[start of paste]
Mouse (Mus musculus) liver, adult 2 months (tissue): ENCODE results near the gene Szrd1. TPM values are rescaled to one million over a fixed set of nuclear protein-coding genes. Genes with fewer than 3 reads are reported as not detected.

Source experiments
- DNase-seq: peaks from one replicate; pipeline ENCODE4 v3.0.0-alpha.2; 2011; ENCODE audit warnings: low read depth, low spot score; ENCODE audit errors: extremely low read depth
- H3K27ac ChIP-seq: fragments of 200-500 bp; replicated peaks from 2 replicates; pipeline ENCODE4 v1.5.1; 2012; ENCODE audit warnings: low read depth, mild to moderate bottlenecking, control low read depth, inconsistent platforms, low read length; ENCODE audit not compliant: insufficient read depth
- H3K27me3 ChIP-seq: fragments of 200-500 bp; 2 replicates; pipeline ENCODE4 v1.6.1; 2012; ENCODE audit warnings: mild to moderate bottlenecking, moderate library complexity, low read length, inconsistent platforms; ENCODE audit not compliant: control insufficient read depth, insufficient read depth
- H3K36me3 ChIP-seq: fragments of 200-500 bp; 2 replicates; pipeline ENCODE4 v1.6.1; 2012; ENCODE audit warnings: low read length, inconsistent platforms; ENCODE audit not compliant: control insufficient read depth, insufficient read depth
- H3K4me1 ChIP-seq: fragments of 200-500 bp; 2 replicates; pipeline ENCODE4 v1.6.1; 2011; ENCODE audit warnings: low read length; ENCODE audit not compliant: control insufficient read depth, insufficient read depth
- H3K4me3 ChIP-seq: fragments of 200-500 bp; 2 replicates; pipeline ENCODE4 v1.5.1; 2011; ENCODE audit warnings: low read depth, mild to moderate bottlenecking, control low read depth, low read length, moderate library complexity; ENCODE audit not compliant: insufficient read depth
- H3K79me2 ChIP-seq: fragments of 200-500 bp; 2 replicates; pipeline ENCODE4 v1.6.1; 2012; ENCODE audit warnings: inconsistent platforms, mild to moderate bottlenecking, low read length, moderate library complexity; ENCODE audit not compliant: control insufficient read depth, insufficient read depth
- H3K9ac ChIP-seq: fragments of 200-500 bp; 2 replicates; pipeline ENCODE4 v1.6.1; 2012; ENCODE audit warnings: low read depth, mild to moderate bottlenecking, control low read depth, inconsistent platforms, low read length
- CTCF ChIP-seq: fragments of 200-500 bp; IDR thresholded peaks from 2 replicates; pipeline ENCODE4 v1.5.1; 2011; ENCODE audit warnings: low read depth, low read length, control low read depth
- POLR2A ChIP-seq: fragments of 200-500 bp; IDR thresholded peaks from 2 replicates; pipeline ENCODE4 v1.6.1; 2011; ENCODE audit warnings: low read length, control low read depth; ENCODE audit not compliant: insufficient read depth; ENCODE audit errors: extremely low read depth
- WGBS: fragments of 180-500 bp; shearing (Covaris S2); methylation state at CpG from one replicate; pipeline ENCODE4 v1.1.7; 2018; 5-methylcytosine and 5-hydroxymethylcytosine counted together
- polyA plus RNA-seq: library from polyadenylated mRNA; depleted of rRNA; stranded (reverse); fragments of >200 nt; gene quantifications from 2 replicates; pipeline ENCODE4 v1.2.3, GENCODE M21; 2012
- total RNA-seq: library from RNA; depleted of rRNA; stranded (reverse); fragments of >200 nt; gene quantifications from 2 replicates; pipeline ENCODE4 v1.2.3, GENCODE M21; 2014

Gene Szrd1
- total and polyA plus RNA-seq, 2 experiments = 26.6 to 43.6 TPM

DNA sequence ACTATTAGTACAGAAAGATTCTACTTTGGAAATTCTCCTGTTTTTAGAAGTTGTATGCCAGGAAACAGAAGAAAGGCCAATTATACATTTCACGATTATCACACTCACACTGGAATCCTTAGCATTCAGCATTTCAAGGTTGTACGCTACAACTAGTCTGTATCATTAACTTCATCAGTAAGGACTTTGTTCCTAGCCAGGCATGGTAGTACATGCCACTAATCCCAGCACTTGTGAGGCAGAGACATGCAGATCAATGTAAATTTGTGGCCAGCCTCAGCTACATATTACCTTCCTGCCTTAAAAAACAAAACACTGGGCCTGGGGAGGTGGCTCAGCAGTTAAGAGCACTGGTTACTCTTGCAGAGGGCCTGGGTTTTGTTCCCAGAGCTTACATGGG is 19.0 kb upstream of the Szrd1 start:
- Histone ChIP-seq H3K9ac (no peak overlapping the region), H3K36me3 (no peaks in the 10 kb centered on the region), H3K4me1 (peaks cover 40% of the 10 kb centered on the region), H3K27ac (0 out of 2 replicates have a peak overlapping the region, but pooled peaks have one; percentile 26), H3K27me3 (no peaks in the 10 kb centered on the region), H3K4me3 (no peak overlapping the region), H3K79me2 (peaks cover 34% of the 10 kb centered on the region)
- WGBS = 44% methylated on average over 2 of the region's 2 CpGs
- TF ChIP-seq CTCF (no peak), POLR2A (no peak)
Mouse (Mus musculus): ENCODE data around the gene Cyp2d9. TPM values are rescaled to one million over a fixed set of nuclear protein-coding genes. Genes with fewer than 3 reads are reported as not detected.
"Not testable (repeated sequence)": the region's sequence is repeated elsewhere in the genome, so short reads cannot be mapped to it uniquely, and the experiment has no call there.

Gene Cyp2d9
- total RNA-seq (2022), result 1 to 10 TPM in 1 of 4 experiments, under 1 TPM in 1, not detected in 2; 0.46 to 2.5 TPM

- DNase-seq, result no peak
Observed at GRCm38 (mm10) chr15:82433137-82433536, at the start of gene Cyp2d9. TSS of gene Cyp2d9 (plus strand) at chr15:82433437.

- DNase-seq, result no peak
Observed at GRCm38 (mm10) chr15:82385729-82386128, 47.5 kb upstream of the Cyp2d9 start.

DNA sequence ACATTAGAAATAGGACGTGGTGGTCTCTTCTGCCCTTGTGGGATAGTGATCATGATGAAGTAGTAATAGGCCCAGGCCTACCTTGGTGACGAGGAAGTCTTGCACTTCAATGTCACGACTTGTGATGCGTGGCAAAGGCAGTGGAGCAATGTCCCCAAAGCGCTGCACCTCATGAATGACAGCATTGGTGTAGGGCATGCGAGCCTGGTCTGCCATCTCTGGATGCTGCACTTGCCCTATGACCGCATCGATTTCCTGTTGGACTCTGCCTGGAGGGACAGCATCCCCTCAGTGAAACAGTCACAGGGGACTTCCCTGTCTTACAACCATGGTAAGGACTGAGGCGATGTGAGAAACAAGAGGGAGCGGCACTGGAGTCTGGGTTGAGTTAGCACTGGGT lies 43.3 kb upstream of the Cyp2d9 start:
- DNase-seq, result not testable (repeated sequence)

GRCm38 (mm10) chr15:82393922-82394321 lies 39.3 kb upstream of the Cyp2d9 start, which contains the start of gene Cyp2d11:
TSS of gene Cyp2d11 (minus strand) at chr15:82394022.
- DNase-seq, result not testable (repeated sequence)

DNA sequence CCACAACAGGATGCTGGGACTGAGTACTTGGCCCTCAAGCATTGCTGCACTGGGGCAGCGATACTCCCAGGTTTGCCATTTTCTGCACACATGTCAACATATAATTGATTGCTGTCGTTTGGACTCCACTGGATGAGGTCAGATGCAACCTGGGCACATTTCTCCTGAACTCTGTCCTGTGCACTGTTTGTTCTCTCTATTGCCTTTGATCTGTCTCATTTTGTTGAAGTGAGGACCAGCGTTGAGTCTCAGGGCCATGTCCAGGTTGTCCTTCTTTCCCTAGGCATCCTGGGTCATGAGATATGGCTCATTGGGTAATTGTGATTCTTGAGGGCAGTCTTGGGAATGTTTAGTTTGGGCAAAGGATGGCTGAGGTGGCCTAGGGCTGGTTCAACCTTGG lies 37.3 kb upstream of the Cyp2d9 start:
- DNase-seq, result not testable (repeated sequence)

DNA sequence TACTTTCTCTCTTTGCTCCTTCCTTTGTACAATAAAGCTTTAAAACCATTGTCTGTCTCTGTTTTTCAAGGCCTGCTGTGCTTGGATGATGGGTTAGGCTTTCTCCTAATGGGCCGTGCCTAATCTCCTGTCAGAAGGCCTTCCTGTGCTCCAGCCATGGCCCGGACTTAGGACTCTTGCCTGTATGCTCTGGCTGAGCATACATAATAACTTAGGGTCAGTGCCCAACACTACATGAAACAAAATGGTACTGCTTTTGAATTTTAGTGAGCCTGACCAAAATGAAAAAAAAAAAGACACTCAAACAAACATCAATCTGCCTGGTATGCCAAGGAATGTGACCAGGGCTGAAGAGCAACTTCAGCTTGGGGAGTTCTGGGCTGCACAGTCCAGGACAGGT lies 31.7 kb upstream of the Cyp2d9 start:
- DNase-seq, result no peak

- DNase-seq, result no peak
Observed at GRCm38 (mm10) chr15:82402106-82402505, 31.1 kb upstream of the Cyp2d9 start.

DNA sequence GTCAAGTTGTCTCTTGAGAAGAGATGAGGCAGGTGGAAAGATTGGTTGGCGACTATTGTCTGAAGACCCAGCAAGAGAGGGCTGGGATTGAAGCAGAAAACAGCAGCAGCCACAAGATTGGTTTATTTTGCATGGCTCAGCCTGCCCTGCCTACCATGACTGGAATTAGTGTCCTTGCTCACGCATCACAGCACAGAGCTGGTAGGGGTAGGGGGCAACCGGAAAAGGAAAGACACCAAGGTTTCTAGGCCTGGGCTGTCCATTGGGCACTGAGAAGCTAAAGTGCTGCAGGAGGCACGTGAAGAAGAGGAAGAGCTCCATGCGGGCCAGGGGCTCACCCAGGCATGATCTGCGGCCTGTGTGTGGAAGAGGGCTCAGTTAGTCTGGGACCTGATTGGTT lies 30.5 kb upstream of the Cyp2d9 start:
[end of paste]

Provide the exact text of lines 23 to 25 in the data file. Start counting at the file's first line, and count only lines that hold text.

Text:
"Not testable (repeated sequence)": the region's sequence is repeated elsewhere in the genome, so short reads cannot be mapped to it uniquely, and the experiment has no call there.

Gene Cyp2d9
- total RNA-seq (2022), result 1 to 10 TPM in 1 of 4 experiments, under 1 TPM in 1, not detected in 2; 0.46 to 2.5 TPM